The temptation to take her in his arms temporarily unmanned him. He left her abruptly and stood upon the hearth rug.

"You are trying to force the issue," he said quietly. "You ar'n't content to be a happy, normal woman, and let art take care of itself. You should touch life at first hand, and you are not living. You are simply associating with a lot of hysterical failures who call themselves 'Bohemians.' Art, if it is art, will develop in whatever circumstances it is placed. Why shouldn't you just be happy and let the work take care of itself? Write the little things that come to you from day to day, and if a great utterance is reserved for you, you cannot but speak it, when the time comes for it to be given to the world."

Helen stared at him for a moment, and then the inner tension snapped. "You are right," she said, sadly, instinctively drawing toward him. "I am forcing the issue."

They stood looking into each other's eyes. Helen saw the strong, self-reliant man who seemed to have fully learned the finest art of all – that of life. She felt that it might be possible to love him, if she could bring herself to yield the dazzling vista of her career. All unknowingly, he had been the dearest thing in the world to her for some little time. Bohemia's glittering gold suddenly became tinsel. There came a great longing to "touch life at first hand."

He saw only the woman he loved, grieved, pained, and troubled; tortured by aspirations she could not as yet attain, and stung by a self-knowledge that came too late. A softer glow came into Helen's face and the lover's blind instinct impelled him toward her with all his soul in his eyes.

"Sweetheart," he said huskily.

Helen stopped him. "No," she said humbly, "I must say it all myself. You are right, and I am wrong. I must live before I am a woman and I must be a woman before I can be an artist. I have cared for you for a long time, but I have been continually fighting against it – I see it all now. I will be content to be a happy woman and let the work take care of itself. Faulty, erring and selfish, I see myself, now, but will you take me just as I am?"

The last smouldering spark of fire had died out and left the room in darkness. Helen's face showing whitely in the shadow was half pleading, and wholly sweet.

Speechless with happiness, he could not move. A thousand things struggled for utterance, but the words would not come. She waited a moment, and then spoke again.

"Have I not humbled myself enough? Is there anything more I can say? I should not blame you if you went away, I know I deserve it all." The old tide of longing surged into the man's pulses again, and broke the spell which lay upon him. With a little cry, he caught her in his arms. She gave her lips to his in that kiss of full surrender which a woman gives but once in her life, then, swinging on silent hinges, the doors of her Bohemia closed forever.

A Minor Chord

One afternoon before Christmas, a man with bowed head and aimless step walked the crowded streets of a city. The air was clear and cold, the blue sky was dazzlingly beautiful, the sun shone brightly upon his way, yet in his face was unspeakable pain.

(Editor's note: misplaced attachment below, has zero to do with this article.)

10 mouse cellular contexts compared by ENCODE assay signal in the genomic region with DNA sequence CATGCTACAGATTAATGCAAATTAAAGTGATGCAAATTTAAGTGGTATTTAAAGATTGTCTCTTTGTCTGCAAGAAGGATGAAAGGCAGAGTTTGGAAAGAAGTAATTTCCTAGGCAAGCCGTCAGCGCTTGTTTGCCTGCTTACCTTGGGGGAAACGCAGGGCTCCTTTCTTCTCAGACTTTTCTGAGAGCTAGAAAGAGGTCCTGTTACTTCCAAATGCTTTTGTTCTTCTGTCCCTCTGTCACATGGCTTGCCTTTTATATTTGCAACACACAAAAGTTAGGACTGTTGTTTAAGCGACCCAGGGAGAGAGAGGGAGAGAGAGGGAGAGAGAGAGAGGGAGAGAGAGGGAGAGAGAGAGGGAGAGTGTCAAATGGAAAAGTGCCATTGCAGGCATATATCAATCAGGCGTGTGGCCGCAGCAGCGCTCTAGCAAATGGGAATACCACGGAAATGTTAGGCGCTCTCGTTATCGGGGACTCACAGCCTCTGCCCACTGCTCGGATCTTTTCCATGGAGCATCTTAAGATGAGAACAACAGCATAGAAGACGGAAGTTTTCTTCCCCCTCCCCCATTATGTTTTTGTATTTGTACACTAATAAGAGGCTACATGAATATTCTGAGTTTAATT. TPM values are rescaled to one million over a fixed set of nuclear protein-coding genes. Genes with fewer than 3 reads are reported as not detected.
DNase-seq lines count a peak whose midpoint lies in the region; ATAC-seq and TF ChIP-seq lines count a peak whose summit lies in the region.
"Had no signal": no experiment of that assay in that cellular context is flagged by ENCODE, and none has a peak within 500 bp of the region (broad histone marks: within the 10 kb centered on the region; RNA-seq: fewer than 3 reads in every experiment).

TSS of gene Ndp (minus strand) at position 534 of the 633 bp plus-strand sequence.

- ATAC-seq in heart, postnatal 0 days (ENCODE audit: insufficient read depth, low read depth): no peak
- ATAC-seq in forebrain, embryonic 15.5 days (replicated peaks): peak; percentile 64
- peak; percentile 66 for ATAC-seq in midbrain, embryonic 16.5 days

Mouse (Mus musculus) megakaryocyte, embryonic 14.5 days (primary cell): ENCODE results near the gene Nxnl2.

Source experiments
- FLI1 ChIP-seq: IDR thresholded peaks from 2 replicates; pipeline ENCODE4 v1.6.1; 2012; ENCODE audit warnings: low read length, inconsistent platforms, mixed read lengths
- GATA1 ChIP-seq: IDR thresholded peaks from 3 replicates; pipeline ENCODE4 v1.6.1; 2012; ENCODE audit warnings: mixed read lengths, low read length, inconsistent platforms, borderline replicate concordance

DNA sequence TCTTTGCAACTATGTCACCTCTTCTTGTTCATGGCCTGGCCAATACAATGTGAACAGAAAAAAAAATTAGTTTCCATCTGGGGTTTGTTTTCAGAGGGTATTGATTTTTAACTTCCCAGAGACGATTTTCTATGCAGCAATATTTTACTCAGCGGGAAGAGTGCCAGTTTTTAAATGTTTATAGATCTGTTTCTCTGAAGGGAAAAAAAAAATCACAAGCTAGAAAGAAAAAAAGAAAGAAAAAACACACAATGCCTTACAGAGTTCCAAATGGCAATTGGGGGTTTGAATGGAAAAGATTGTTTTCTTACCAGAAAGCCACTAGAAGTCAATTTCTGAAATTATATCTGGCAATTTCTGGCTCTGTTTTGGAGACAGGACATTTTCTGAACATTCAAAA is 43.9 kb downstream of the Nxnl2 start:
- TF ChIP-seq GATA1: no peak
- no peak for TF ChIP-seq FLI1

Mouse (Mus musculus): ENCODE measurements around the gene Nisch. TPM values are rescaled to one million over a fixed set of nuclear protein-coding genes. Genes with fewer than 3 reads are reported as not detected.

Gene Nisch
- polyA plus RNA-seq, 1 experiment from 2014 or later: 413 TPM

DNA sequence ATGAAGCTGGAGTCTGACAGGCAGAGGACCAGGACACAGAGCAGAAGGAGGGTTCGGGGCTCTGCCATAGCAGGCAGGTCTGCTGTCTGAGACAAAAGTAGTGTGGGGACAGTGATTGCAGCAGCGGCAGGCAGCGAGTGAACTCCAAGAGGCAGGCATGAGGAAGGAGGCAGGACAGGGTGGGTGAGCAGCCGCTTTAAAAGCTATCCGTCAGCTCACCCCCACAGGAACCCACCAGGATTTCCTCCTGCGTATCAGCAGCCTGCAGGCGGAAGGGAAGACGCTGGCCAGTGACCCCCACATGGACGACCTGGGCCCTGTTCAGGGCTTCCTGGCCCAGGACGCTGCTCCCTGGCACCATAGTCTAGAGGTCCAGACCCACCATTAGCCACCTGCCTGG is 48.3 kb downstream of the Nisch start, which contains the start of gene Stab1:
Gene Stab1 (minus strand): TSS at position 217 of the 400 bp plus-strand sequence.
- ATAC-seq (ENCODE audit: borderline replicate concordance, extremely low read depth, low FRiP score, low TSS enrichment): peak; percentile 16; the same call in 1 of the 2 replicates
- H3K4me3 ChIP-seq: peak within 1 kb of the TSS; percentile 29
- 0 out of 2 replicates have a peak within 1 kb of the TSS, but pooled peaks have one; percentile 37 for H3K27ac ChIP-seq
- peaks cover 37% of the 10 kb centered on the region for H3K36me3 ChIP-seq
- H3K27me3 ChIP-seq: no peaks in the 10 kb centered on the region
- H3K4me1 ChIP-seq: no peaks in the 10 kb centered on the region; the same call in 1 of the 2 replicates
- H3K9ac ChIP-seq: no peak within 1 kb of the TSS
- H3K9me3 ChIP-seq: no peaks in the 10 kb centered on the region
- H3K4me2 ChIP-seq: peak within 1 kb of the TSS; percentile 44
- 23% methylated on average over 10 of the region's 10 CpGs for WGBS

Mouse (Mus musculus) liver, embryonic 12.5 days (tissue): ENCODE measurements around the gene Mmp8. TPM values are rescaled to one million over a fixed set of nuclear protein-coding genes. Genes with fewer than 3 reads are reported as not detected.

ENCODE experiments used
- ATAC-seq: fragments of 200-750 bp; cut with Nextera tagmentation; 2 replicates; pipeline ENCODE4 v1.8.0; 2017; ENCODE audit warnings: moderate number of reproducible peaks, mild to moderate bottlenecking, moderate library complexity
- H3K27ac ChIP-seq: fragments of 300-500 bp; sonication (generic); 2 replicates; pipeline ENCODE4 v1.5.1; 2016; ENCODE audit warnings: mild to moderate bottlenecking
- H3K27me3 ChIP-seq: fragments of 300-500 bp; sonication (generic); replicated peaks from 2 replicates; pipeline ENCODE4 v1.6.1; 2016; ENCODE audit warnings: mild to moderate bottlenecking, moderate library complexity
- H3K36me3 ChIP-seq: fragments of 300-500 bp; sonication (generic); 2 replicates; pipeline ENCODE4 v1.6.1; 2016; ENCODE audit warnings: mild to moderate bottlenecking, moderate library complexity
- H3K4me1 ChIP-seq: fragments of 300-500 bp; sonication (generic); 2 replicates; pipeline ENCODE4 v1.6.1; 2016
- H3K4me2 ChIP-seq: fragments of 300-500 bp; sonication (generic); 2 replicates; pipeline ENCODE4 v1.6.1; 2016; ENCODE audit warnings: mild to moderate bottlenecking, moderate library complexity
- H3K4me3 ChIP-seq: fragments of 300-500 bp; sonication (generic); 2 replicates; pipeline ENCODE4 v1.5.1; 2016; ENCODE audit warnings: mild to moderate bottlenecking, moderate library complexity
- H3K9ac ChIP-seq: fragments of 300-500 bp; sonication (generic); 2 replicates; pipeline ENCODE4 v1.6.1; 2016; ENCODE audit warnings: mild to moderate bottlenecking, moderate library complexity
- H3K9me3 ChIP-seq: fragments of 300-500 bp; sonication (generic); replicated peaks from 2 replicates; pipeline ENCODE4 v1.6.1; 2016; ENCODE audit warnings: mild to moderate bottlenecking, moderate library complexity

His thoughts were with the baby daughter whom he had seen lowered into the snow, only a few hours before. He saw it all, – the folds of the pretty gown, the pink rose in the tiny hands, and the happy smile which the Angel of the Shadow had been powerless to take away.

"You will forget," a friend had said to him.

"Forget," he said to himself again and again. "You can't forget your heart," he had answered, "and mine is out there under the snow."

Through force of habit, he turned down the street on which stood the great church where he played the organ on Sundays and festival days. He hesitated a moment before the massive doorway, then felt in his pocket for the key, unlocked the door and went in. The sun shone through the stained glass windows and filled the old church with glory, but his troubled eyes saw not. He sat down before the instrument he loved so well and touched the keys with trembling fingers. At once, the music came, and to the great heart of the organ which swelled with pity and tenderness, he told his story. Wild and stormy with resentment at first, anger, love, passion, and pain blended together in the outburst which shook the very walls of the church.

"God gives us hearts – and breaks them," he thought and his face grew white with bitterness.

Beside himself with passion, he played on, and on, till the sun sank behind the trees and the afternoon shaded into twilight.

As the shadows filled the church, he accidentally struck a minor chord, plaintive, sweet, almost sad.

He stopped. With that sound a flood of memories came over him – an autumn day in the woods, the trees dropping leaves of crimson and gold, the river flowing at his feet, with the purple asters and goldenrod on its banks, and beside him the fair sweet girl who had made his life a happy one; – and insensibly he drifted into the melody, dreaming, on the saddest day of his life, of the day which had been his happiest.

He remembered the look in her eyes when he had first kissed her. Beautiful eyes they were, brown, soft, and tender, with that inward radiance which comes to a woman only when she looks into the face of the man she loves.